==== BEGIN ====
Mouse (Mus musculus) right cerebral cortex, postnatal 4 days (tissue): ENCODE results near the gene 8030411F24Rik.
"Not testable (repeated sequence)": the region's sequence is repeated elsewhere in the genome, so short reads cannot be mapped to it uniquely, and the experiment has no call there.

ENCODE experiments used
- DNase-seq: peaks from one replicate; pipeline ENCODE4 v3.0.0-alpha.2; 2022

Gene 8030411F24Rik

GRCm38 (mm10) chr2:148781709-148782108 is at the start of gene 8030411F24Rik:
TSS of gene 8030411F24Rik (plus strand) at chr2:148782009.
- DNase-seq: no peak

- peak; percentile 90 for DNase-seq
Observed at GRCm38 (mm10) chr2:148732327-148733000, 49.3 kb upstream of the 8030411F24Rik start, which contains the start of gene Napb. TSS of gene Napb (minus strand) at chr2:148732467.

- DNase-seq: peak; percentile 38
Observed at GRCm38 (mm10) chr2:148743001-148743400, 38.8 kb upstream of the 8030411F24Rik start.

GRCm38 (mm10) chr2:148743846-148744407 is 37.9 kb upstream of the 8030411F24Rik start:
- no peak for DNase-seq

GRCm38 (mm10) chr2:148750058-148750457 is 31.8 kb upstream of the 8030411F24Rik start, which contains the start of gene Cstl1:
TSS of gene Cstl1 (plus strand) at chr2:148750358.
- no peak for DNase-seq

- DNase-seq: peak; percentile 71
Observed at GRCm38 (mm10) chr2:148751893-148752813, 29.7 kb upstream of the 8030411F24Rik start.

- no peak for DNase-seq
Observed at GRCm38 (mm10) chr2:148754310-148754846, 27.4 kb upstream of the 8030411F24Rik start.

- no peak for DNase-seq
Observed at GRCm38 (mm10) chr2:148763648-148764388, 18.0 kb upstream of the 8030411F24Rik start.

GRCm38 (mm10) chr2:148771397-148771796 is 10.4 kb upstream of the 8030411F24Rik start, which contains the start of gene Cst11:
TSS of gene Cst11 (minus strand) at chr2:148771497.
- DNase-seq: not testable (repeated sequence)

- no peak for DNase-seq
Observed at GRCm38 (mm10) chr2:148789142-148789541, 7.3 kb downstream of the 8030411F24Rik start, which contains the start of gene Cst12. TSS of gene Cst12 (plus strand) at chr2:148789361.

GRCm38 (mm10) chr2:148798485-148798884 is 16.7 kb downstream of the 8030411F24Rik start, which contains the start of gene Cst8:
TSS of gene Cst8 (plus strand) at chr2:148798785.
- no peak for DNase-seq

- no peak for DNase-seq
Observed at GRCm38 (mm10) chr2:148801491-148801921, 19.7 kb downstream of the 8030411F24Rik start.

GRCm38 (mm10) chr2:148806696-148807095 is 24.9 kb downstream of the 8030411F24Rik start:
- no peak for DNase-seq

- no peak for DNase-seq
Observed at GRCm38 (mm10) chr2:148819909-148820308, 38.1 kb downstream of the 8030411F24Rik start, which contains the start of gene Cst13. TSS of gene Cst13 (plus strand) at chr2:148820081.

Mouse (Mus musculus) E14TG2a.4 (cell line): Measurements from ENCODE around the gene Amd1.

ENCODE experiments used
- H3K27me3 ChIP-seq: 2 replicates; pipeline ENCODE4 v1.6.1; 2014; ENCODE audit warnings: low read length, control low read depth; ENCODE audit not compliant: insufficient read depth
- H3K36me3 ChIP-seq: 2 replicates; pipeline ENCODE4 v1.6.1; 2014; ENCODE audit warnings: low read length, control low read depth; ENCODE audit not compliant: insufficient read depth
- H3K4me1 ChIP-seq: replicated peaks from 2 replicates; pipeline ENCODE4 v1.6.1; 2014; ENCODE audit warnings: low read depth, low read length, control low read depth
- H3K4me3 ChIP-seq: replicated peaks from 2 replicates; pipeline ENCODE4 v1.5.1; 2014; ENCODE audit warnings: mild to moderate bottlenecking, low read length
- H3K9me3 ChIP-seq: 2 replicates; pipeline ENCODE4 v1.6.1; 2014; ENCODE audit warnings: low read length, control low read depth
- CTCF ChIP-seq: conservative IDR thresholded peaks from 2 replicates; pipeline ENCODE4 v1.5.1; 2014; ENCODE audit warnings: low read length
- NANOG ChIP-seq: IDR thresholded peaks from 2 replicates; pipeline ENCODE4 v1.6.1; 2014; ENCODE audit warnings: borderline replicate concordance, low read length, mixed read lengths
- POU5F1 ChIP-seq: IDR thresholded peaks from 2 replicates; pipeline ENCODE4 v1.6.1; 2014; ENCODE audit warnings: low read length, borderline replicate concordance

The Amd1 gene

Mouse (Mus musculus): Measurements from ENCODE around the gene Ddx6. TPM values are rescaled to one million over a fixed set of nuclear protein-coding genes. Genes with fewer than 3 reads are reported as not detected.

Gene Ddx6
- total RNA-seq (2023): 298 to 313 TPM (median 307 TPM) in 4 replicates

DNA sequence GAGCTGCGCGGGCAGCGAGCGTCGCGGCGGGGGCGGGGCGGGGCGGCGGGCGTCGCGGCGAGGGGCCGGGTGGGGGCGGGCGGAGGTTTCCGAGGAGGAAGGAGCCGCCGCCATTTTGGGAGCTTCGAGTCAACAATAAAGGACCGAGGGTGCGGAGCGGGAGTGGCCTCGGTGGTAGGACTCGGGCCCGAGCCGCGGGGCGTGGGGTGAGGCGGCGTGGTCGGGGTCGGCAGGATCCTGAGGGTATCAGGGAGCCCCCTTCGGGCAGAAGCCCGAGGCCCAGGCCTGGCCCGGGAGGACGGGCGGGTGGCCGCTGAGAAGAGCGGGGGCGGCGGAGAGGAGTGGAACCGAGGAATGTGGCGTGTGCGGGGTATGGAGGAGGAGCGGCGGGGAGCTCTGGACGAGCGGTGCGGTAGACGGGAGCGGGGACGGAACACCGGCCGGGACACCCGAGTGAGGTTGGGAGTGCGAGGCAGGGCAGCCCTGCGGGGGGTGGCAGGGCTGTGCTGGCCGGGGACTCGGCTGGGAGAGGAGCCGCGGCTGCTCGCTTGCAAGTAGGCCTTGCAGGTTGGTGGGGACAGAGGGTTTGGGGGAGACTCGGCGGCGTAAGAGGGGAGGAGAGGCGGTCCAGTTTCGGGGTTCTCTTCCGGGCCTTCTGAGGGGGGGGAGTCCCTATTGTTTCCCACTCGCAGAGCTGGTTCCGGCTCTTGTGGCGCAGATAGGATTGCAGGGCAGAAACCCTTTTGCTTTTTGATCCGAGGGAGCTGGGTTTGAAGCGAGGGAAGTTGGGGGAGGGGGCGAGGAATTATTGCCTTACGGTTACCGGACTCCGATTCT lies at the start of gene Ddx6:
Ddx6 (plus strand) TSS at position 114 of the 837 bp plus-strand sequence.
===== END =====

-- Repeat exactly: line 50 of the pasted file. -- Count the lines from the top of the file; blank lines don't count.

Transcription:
Gene Ddx6